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Earlier in Spring, you met Lois Robinson, our guest garden blogger who works here in sales at Pine View Farms. She and her husband Darrell grow a massive garden that feeds them all winter long

Lois and Darrell are experts at growing, harvesting and preserving prairie fruits and veggies. I thought a harvest blog post would be an appropriate roundup to Lois' Spring planting post.

2021 has definitely thrown us some weather curveballs. Lois generously shared her notes for how she's handling the 2021 garden harvest. Here it is. ~ Melanie Boldt

So, you have prepared many fresh vegetable recipes from the bounty in your garden. Now you need to preserve some of that bounty to enjoy after the summer has gone. Let me share my tried and true preservation solutions and recipes with you…

  1. Peas and beans -  blanch and freeze.
  2. Cucumbers - small cucumbers make great dills. I like “Pop’s Dill Pickles” recipe. Larger cucumbers, slice to make bread and butter pickles. This recipe can also be made with Zucchini.
  3. Zucchini – after you baked mountains of cookies and muffins, and maybe made some pickles,  pull the plant(s) and call it a day!
  4. Beets – they have a better flavour when picked smaller. Make beet pickles, or borscht.
  5. Kale & Spinach – Throughout the summer I pick young leaves, wash throw in a bag and freeze. Crush frozen leaves, to save space in your freezer. Use in soup, stir fry, quiche, etc.
  6. Herbs – I pick and dry throughout the summer. Store in a jar in a cool dry place.
  7. Onions – most years I would pick and dry them in the sun in the fall, then store in my cold room.  This year, rot started to spoil my onions early. So, I dried every onion I could salvage. Tears were shed but i have jars of dried onions ready for cooking. It's a blessing in disguise!
  8. Tomatoes – when you are tired of making tomato sauce, throw whole tomatoes in a bag and freeze, to make more sauce later. Tomatoes also keep well for years after drying. Use dried tomatoes in soups, stews, egg dishes, pizza, etc.
  9. Potatoes – harvest and store in an insulated box between 4 to 7 degrees Celsius.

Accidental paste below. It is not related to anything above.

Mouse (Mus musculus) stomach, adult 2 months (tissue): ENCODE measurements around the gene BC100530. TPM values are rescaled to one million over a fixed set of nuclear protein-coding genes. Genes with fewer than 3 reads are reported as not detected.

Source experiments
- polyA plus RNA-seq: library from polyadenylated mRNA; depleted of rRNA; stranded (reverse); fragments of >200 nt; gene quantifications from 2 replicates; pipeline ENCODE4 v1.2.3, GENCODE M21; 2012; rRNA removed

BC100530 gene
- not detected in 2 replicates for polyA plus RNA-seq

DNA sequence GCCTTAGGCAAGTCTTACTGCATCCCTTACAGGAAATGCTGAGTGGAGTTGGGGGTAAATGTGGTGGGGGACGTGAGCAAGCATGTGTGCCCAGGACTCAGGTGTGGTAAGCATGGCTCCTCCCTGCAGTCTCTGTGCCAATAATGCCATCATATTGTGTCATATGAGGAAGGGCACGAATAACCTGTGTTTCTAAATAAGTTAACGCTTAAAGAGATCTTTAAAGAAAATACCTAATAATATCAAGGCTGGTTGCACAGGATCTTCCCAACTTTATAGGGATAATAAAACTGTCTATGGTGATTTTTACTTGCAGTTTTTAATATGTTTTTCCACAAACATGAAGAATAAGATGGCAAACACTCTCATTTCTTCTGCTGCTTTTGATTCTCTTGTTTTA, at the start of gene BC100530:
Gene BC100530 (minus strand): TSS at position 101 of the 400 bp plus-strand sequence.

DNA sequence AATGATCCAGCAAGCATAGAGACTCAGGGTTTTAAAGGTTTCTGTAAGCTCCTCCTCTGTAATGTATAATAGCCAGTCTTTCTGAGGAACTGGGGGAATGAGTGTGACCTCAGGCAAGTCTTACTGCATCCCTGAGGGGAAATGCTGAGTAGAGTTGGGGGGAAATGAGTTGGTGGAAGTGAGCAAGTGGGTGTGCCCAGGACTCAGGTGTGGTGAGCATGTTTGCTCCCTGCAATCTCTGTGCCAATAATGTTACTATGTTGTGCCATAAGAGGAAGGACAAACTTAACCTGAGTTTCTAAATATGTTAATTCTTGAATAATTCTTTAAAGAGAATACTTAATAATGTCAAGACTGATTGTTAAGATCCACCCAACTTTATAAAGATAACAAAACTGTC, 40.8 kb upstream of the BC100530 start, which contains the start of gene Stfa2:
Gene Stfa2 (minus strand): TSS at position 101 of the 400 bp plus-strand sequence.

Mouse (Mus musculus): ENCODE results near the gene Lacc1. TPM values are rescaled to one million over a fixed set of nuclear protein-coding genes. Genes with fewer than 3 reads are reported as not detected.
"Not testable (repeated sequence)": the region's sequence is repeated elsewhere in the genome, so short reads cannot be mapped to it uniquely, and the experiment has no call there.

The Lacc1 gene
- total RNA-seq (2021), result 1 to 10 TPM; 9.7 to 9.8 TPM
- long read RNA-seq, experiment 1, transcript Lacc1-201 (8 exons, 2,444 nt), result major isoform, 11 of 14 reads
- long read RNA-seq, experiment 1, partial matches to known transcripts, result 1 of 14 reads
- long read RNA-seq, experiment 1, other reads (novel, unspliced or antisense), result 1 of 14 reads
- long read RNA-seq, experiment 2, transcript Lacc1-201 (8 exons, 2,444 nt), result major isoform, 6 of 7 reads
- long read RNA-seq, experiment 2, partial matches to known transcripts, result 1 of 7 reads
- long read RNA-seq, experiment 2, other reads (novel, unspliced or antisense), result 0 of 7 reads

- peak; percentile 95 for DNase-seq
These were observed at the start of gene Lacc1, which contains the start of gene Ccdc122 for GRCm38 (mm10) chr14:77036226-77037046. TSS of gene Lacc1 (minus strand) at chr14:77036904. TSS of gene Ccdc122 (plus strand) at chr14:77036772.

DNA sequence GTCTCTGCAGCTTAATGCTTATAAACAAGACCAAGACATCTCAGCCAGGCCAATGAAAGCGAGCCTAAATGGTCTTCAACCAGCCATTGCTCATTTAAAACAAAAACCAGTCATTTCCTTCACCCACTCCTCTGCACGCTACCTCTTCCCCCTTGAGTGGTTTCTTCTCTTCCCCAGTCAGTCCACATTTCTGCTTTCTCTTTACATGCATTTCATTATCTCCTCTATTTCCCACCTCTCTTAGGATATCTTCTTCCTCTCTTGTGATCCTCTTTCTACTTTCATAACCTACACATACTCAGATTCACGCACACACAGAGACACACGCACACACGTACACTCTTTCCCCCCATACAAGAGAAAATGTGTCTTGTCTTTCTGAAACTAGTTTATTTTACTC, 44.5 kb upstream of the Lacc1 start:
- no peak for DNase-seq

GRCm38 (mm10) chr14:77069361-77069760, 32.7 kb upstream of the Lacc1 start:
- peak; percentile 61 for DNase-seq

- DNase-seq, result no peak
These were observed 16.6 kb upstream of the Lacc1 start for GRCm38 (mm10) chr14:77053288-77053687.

10. Carrots – leave in the garden until after a good frost.  Wash, tip, dry and bag, store at 4 degrees Celsius. I process carrots in my Vitamix to make ice cubes for smoothies.
  11. Winter squash – pick after mature for longer storage. Cut from the plant,  leaving a 2” stem. Squash will last for several months in a cool dry space.

Summer fruit, strawberries, raspberries, haskaps and Nanking cherries are picked, cleaned, bagged and frozen, to use in smoothies.  I make Nanking Cherry ice cubes for smoothies and sauce for my special brownie recipe:

Brownies with Nanking Cherry Sauce (gluten free)

Using a blender mix:

2 eggs

1 pint Nanking Cherry Sauce (see recipe below)

1/4 c. honey

1 tsp vanilla

Slowly add:

2 cups steel cut or large flake oats

1/2 c. cocoa

1/4 tsp. salt

When blended, add 1 cup chocolate chips and 1/2 tsp baking soda

Pour into 9x13" baking dish and bake at 350F for 35 minutes. Serve with more cherry sauce on top, whipped cream or ice cream.

Nanking Cherry Sauce

 Place 8 lb. of Nanking Cherries in a pot. Slowly cook until pits are loose. Using a whisk helps accomplish this task. 

Then pour the cherries into a colander. Shake until only pits remain in the colander. Pour the sauce back into the pot, add 1/4 c. honey and blend with a hand blender for a smoother sauce. Bring to simmer. Sterilize and prep jars with 1/2 tsp lemon juice in each jar. Pour sauce in jar and seal tight.

~Lois Robinson


  • Hi Jennifer,
    I like to freeze my rhubarb ready made into a juice or dessert. I have not had much luck freezing rhubarb on it’s own.

  • Hi Lois. We grow flower and veg pots. Have done very well overlast two years. One suggestion. Shred zucchini and freeze n small amounts to add to your winter soups.

    Darlene Aikman
  • Any suggestions on the best way to freeze rhubarb??

    Jennifer Speed

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